Yeah it's a very tricky issue because if the woman decides she doesn't want to be a mother and wishes to abdicate responsability for whatever reason, she is free to get an abortion. However if the father isn't ready to parent he doesn't have a choice in whether the child will be born or not.

Now don't get me wrong, I think the father should still remain accountable to the child to matter what if a child gets born, because the child is an innocent and will need their father.

It's not the child's fault whatever the circumstances and if you chose to have sex with someone, you have to know that birth control can fail and that a woman will have the right to choose to parent if a pregnancy happens (even if she said she was pro-choice, it can be very different once you're actually pregnant!).

But all that second, the fact that the child will be born needing support and a relationship with their father it makes the whole situation really difficult for men. I don't know that I think we should change the laws to require both the man and the womans consent for abortion (because there are SO many things that could go wrong with that) but it's just a hard situation all around.

Danny said...

Yeah it's a very tricky issue because if the woman decides she doesn't want to be a mother and wishes to abdicate responsability for whatever reason, she is free to get an abortion. However if the father isn't ready to parent he doesn't have a choice in whether the child will be born or not.
Yes. This is why I think its gone from "her body her choice" to "her choice his responsibility". As in she is totally free to do whatever she wants and his level of involvement is totally dependent on her say so.

Now don't get me wrong, I think the father should still remain accountable to the child to matter what if a child gets born, because the child is an innocent and will need their father.
While I don't fully agree with that (but only in a few circumstances) I do for the most part. My problem is when people will go on about how men need to "step up" or "man up" and be with their kids then proceed to turn deaf ear and blind eye to the very men that fight tooth and nail in order to get any bit of time in their child's life. Its like people have already decided that the ONLY reason a man is not in his child's life is because he chose not to. There a lot of men out there whose very struggle proves that belief wrong.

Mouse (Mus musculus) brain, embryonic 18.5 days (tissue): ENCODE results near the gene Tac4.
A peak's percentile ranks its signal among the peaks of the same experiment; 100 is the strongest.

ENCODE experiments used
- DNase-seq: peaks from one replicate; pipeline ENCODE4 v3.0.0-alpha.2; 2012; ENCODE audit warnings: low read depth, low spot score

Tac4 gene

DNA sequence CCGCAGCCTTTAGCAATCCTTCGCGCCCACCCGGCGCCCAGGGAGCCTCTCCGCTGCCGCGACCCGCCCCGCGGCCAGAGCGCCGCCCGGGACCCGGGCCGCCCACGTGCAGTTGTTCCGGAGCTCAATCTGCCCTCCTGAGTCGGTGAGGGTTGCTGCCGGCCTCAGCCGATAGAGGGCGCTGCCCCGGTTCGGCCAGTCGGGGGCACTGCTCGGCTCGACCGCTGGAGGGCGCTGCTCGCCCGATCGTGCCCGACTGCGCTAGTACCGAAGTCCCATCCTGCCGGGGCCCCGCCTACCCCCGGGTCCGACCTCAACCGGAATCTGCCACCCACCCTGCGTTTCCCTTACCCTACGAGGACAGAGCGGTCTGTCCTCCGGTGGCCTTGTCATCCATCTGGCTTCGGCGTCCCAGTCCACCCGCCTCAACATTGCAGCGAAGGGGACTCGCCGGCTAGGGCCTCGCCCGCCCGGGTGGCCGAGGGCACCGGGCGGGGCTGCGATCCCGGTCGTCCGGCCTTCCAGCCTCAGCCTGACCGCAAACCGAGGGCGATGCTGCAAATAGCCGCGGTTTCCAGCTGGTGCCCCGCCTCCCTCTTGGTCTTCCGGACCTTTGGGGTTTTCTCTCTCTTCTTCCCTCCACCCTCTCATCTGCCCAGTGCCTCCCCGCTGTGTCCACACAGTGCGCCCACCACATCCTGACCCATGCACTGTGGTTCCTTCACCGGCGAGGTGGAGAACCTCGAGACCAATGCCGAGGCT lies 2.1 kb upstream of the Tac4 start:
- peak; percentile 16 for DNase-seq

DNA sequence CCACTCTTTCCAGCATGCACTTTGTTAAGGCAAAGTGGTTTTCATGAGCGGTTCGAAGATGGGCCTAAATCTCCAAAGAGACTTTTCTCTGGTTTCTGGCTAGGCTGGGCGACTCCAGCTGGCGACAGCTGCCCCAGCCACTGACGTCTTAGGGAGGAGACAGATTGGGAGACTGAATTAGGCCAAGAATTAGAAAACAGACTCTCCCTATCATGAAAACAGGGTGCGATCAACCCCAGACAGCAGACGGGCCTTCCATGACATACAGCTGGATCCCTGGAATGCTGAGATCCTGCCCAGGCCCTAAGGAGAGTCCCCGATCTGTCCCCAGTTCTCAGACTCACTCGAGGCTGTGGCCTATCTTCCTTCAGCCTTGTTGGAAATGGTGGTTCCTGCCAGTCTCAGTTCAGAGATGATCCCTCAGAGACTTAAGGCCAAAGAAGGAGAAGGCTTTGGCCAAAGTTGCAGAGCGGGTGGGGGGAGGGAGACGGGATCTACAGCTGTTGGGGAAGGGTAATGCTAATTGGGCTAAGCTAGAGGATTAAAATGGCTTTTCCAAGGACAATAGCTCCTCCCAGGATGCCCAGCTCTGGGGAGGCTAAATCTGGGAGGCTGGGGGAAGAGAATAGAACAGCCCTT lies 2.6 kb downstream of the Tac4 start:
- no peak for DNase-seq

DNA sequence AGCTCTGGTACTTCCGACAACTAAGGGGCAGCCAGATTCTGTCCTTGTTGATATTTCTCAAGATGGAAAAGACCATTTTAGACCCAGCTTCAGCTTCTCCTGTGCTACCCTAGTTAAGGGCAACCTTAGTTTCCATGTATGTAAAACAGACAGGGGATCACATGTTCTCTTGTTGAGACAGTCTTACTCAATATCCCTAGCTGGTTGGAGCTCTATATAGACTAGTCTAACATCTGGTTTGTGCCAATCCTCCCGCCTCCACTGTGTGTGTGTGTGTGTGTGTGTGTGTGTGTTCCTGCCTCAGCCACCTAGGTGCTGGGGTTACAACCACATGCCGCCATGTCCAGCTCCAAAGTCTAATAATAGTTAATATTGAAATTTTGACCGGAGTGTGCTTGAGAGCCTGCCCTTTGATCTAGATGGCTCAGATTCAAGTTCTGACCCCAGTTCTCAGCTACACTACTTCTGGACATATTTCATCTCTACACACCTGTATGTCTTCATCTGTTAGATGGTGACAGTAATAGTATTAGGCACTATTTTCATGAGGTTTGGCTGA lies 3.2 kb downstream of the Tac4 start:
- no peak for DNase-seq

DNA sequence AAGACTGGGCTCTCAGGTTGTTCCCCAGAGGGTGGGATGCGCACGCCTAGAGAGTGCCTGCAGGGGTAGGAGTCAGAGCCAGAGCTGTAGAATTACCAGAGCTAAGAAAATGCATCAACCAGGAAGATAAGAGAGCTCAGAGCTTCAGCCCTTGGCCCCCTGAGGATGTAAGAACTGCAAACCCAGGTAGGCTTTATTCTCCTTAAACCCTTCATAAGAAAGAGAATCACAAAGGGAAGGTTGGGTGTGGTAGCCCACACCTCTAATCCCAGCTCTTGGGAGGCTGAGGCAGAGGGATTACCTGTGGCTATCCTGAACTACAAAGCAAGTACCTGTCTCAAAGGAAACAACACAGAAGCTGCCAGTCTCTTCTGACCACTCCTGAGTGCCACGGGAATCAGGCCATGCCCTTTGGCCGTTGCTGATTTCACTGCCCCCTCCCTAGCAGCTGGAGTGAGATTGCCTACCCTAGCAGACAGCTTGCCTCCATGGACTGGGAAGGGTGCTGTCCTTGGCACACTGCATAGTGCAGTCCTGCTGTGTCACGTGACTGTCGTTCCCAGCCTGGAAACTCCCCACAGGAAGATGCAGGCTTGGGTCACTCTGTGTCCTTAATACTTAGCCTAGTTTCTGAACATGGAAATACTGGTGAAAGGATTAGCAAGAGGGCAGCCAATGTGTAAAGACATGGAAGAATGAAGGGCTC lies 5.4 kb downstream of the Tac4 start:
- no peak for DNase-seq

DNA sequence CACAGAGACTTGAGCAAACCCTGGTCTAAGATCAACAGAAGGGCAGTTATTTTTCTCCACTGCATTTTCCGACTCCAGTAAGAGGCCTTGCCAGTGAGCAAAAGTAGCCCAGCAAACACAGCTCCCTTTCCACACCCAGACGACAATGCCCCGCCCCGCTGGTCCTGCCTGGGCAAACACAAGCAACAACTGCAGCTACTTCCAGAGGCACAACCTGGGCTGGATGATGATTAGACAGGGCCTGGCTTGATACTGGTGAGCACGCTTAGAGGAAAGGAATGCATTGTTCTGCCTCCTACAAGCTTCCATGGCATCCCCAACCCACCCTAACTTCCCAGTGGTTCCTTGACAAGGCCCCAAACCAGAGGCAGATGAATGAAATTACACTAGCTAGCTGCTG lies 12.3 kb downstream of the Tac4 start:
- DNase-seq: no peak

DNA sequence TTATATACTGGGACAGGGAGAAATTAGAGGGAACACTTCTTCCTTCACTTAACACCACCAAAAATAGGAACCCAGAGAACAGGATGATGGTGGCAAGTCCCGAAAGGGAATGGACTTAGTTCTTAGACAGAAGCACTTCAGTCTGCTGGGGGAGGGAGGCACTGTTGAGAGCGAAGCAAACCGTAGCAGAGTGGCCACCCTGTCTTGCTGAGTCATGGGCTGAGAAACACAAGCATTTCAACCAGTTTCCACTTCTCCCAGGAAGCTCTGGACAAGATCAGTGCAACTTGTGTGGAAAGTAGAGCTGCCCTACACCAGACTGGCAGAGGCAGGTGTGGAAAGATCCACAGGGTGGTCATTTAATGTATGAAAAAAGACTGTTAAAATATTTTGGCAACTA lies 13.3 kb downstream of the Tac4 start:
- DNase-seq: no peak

But all that second, the fact that the child will be born needing support and a relationship with their father it makes the whole situation really difficult for men.
Ain't that the truth. Basically what a lot of people seem to push for is the idea that once a child is conceived a man should not have any say so in his level of participation in that child's life. And I'm skipping to birth because while I don't like the idea of not having a say in the life or death of something I helped create I can understand and ultimately agree with the concept of "her body her choice". Well then that 9 months ends up turning into "I carried the child for 9 months so that means I should have total and absolute control over their life including how much involvement the dad has."

And as a man this mess around child care really does leave me wondering if the people that whine about men not taking responsibility really want men to take the full responsibility for being partly responsible for creating that child or do they just want them around and only be "responsible" when its convenient. I have a coworker who has a son (and by extension his family) in such a situation.

Thanks for stopping in rox.